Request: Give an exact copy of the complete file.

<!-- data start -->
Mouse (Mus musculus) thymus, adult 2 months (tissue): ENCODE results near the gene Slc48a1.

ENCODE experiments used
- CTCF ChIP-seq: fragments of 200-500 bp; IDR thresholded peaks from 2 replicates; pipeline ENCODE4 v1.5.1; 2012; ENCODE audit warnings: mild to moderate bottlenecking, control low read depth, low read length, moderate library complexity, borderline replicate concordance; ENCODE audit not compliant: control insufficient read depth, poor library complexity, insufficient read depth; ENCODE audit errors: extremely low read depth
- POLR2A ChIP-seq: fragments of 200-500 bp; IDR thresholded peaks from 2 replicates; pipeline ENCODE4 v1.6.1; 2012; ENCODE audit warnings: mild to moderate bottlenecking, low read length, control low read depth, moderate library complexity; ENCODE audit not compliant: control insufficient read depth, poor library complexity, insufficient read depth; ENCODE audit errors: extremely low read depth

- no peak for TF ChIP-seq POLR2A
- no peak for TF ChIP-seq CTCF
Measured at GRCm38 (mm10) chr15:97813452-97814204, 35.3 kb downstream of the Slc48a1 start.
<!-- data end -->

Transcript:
Mouse (Mus musculus) thymus, adult 2 months (tissue): ENCODE results near the gene Slc48a1.

ENCODE experiments used
- CTCF ChIP-seq: fragments of 200-500 bp; IDR thresholded peaks from 2 replicates; pipeline ENCODE4 v1.5.1; 2012; ENCODE audit warnings: mild to moderate bottlenecking, control low read depth, low read length, moderate library complexity, borderline replicate concordance; ENCODE audit not compliant: control insufficient read depth, poor library complexity, insufficient read depth; ENCODE audit errors: extremely low read depth
- POLR2A ChIP-seq: fragments of 200-500 bp; IDR thresholded peaks from 2 replicates; pipeline ENCODE4 v1.6.1; 2012; ENCODE audit warnings: mild to moderate bottlenecking, low read length, control low read depth, moderate library complexity; ENCODE audit not compliant: control insufficient read depth, poor library complexity, insufficient read depth; ENCODE audit errors: extremely low read depth

- no peak for TF ChIP-seq POLR2A
- no peak for TF ChIP-seq CTCF
Measured at GRCm38 (mm10) chr15:97813452-97814204, 35.3 kb downstream of the Slc48a1 start.